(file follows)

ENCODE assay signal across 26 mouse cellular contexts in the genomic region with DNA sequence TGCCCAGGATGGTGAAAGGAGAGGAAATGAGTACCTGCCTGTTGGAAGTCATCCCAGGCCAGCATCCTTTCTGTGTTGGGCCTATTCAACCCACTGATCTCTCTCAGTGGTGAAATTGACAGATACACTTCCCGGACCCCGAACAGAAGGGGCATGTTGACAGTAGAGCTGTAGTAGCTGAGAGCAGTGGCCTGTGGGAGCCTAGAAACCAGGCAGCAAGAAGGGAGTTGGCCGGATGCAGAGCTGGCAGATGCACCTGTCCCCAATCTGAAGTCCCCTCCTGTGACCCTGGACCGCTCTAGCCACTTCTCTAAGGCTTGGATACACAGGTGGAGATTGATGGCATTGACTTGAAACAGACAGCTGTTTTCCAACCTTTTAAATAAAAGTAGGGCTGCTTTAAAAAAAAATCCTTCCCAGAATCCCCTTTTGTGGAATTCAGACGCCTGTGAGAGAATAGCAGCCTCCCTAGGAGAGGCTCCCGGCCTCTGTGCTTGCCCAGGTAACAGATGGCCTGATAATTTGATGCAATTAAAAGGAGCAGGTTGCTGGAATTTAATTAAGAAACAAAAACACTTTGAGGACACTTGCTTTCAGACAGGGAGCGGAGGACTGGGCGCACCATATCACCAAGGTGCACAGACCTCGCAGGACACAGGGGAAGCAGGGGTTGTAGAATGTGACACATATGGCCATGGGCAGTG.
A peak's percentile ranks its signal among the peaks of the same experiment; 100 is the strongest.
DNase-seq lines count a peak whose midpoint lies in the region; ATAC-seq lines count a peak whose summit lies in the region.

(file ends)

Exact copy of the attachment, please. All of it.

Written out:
ENCODE assay signal across 26 mouse cellular contexts in the genomic region with DNA sequence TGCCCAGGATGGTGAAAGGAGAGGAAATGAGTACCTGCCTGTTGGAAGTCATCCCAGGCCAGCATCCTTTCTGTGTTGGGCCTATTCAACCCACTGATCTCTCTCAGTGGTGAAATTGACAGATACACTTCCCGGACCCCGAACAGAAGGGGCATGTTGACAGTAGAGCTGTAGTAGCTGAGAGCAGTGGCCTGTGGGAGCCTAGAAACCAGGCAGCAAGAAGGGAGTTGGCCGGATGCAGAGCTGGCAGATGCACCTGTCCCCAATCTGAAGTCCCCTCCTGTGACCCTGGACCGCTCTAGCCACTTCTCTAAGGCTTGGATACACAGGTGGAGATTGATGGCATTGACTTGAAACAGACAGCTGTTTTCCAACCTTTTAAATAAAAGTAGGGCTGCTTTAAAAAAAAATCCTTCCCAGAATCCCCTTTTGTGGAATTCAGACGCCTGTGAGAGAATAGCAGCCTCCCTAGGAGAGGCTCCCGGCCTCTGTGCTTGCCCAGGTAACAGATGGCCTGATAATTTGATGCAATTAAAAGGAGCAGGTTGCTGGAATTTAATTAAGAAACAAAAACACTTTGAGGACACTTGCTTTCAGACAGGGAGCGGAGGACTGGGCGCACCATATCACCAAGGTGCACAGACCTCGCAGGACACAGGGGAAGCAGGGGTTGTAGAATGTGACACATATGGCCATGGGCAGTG.
A peak's percentile ranks its signal among the peaks of the same experiment; 100 is the strongest.
DNase-seq lines count a peak whose midpoint lies in the region; ATAC-seq lines count a peak whose summit lies in the region.